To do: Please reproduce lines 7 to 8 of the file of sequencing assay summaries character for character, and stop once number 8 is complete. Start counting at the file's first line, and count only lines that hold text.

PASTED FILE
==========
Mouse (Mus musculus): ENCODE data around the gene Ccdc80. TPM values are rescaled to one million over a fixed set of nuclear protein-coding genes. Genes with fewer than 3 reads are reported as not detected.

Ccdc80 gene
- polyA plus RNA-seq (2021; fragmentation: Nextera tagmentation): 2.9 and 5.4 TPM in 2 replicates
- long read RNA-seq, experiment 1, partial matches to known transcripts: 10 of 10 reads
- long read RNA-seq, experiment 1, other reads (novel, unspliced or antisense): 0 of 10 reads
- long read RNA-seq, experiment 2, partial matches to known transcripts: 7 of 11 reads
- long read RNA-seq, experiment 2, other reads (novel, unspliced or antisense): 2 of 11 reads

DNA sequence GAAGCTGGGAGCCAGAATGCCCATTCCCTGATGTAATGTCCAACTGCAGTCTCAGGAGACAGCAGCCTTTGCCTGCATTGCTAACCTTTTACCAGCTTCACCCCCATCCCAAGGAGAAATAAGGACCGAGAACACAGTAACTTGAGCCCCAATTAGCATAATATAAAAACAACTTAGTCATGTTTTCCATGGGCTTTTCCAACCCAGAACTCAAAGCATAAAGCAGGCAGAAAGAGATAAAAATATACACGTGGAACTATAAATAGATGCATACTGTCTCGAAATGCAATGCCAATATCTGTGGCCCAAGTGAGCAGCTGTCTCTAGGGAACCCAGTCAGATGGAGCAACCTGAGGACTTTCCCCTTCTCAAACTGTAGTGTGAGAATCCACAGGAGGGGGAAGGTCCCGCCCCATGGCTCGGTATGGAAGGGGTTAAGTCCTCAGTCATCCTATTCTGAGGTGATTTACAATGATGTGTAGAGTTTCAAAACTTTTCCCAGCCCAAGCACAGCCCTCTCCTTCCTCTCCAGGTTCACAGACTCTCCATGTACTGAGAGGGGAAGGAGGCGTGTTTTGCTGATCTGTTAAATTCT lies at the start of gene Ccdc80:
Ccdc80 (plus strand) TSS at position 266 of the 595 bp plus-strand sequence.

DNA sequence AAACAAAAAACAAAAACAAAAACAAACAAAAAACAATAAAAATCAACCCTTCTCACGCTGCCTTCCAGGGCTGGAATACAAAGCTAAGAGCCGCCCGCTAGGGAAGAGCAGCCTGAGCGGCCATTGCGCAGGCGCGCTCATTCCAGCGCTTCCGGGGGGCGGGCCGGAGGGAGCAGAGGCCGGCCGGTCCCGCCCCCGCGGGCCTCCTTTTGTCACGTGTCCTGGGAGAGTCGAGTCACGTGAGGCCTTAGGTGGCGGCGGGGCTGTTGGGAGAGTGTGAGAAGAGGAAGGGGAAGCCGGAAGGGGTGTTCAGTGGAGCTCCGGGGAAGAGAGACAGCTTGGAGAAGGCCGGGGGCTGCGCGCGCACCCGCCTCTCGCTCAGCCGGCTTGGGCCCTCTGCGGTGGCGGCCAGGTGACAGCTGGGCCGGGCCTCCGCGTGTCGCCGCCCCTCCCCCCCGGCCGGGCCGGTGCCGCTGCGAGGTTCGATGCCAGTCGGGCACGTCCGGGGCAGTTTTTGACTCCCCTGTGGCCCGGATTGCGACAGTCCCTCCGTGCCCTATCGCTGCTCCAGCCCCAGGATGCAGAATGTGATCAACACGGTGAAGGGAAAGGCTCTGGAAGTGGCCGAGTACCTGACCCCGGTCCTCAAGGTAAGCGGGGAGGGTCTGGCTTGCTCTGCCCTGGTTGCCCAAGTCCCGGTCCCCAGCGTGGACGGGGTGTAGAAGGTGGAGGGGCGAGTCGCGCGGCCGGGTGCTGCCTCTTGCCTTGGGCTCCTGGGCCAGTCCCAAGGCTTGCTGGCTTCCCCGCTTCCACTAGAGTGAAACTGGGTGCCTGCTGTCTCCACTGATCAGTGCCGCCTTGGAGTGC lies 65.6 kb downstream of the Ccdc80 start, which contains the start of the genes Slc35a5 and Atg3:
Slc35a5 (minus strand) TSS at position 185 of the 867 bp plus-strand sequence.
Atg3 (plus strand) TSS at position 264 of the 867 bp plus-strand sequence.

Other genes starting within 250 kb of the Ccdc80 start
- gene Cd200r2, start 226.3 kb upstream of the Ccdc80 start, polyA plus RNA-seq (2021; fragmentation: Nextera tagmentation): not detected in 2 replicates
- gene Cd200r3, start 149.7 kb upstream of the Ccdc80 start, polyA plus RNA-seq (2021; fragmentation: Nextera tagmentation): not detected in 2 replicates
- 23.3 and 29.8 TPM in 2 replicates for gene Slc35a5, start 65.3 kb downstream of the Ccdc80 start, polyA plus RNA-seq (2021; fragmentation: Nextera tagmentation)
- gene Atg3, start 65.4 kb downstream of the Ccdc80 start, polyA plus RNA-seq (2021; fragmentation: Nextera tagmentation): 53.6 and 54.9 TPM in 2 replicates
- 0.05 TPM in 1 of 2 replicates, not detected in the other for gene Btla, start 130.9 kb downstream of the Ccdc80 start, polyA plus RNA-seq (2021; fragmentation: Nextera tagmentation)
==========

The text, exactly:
- long read RNA-seq, experiment 2, other reads (novel, unspliced or antisense): 2 of 11 reads

DNA sequence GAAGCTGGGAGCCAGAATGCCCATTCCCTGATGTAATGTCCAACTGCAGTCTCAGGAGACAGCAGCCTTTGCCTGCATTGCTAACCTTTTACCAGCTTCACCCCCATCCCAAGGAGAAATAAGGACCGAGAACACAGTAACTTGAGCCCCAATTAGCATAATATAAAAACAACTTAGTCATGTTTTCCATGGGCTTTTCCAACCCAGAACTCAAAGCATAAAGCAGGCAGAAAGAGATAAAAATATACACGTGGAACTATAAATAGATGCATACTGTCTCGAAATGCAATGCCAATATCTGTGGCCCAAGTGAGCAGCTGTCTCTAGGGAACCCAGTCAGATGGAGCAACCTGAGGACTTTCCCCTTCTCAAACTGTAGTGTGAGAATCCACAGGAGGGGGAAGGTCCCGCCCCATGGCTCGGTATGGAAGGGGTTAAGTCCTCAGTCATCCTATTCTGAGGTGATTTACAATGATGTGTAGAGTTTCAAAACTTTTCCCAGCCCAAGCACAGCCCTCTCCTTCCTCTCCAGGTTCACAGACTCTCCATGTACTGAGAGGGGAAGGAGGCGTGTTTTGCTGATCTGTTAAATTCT lies at the start of gene Ccdc80: